Britain’s electricity network is “not fit for purpose” and is stifling the rollout of electric vehicle chargers along key trunk roads in the UK, say motorway services operators.
Electric vehicles currently account for only about 2 per cent of sales in the UK, but a steep rise is expected during the next two years as carmakers strive to meet new stringent CO2 targets and as the country gears up to hit its target of net zero carbon emissions by 2050. Motorway service areas are preparing to increase their charging provisions to meet the jump in demand.
But Simon Turl, chairman of operator RoadChef, said his company’s attempts to add charging services have been held up by distribution network operators (DNOs), which own local electricity grids and demand millions of pounds and waits of up to three years, to install new power lines.
“It feels like our power network at times is not fit for purpose to serve this massive charging need that is coming,” said Mr Turl. “We can fund this, there is no cost to the state. But we can only make that provision as quickly as the DNOs can make it happen.”
The UK has said it will ban the sale of new petrol and diesel cars by 2040, and the government’s climate advisers have recommended bringing forward the deadline to 2035. The Committee on Climate Change, the government’s official advisory body, has estimated that 214,100 public chargers will be needed to meet UK’s net zero goal.
There is no official target for the number of chargers on major roads in the UK but long-distance charging on motorways is considered essential to allay motorists’ concerns over longer journeys in battery vehicles.
Most of the country’s 91 service areas have at least two chargers that can be used by any battery vehicle but many more will be needed to provide guaranteed charging for the increased number of electric cars expected to be on the road in the coming years.
National Grid, which manages the UK’s electricity network, has mapped out 54 sites along major roads in England and Wales where “ultra rapid” chargers could be connected to existing local electricity grids or its own high voltage transmission network. But construction costs are expected to be up to £1bn and there will be added annual connection charges.
“If you want people to be able to have their first and only car to be an electric car, you’re going to need to be able to go outside the range of the car and charging not to be a problem,” Graeme Cooper, National Grid’s head of electric vehicles, told the FT’s Future of Mobility conference in November.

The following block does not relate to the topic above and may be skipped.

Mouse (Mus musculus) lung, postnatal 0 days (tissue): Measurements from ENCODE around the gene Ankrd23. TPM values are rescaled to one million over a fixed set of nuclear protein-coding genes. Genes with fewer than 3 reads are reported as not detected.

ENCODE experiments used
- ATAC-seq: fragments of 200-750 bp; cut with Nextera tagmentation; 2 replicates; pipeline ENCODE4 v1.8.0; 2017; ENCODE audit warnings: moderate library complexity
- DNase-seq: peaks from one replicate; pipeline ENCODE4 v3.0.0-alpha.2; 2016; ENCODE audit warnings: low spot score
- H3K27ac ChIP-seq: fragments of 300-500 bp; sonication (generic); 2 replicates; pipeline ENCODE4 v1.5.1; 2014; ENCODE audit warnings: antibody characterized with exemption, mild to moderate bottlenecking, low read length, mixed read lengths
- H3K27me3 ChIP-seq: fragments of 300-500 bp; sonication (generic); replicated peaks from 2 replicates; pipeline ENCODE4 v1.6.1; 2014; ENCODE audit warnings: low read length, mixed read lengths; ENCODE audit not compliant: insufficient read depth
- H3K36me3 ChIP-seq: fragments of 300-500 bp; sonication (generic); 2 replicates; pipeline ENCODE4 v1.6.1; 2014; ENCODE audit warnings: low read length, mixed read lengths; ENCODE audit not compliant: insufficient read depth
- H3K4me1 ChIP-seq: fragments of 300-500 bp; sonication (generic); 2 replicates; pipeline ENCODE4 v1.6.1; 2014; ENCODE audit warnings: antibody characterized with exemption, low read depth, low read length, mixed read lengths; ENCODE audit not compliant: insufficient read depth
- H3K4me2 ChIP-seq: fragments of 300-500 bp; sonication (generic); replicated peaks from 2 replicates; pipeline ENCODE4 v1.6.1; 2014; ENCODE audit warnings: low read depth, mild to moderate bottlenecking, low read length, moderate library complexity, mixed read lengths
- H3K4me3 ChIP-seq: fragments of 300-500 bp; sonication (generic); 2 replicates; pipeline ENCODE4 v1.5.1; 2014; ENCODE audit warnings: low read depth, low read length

But service station owners face a lottery as they look to boost their charging provision. Their most rural sites, which will be in areas that offer fewest charging alternatives for electric drivers, will also be the sites that are most costly to connect.
Welcome Break, a large motorway service operator, was quoted tens of millions of pounds for establishing a high-speed connection to one of its sites. “This is a nettle that needs to be grasped,” said John Diviney, chief executive.
BP Chargemaster, which is about to begin installing charging points at BP filling stations on the motorway network, is also facing connectivity issues. “This is one of the challenges that as an industry, we need to be able to try and address and make it more of a level playing field,” said Dave Newton, chief operating officer.
Electricity network companies acknowledge the problems, particularly in rural locations. They say their investments are constrained by regulations that only allow them to spread the high costs of strengthening grids if they can prove there is sufficient demand; otherwise, the beneficiaries must bear the full cost themselves.
Network companies say they are trying to find alternative solutions where costs and the time involved in upgrading grid infrastructure are prohibitive. “Installing high speed chargers at service stations could require significant additional investment in network infrastructure depending on location, so the network companies are now innovating to offer customers a range of smarter, flexible options to help to reduce costs and the time of connection,” the Energy Networks Association said.
These include a cheaper “flexible connection” that, on a few occasions a year, means motorway services may receive less power. This would typically be on a cold, dark winter’s day during rush hour, when electricity demand across the country is at a peak but some motorway services operators may have access to another power source or battery to make up for any shortfall during that time.
Other grid companies argue that government intervention is needed to ensure that there is adequate provision of charging facilities along key motorways. National Grid said that for its plans to succeed, the government would be required to underwrite the overall construction cost and “pay the early years’ annual connection charges”.
The Department for Transport said the government was “reviewing the provision of rapid and higher powered electric vehicle chargepoints along England’s strategic road network”.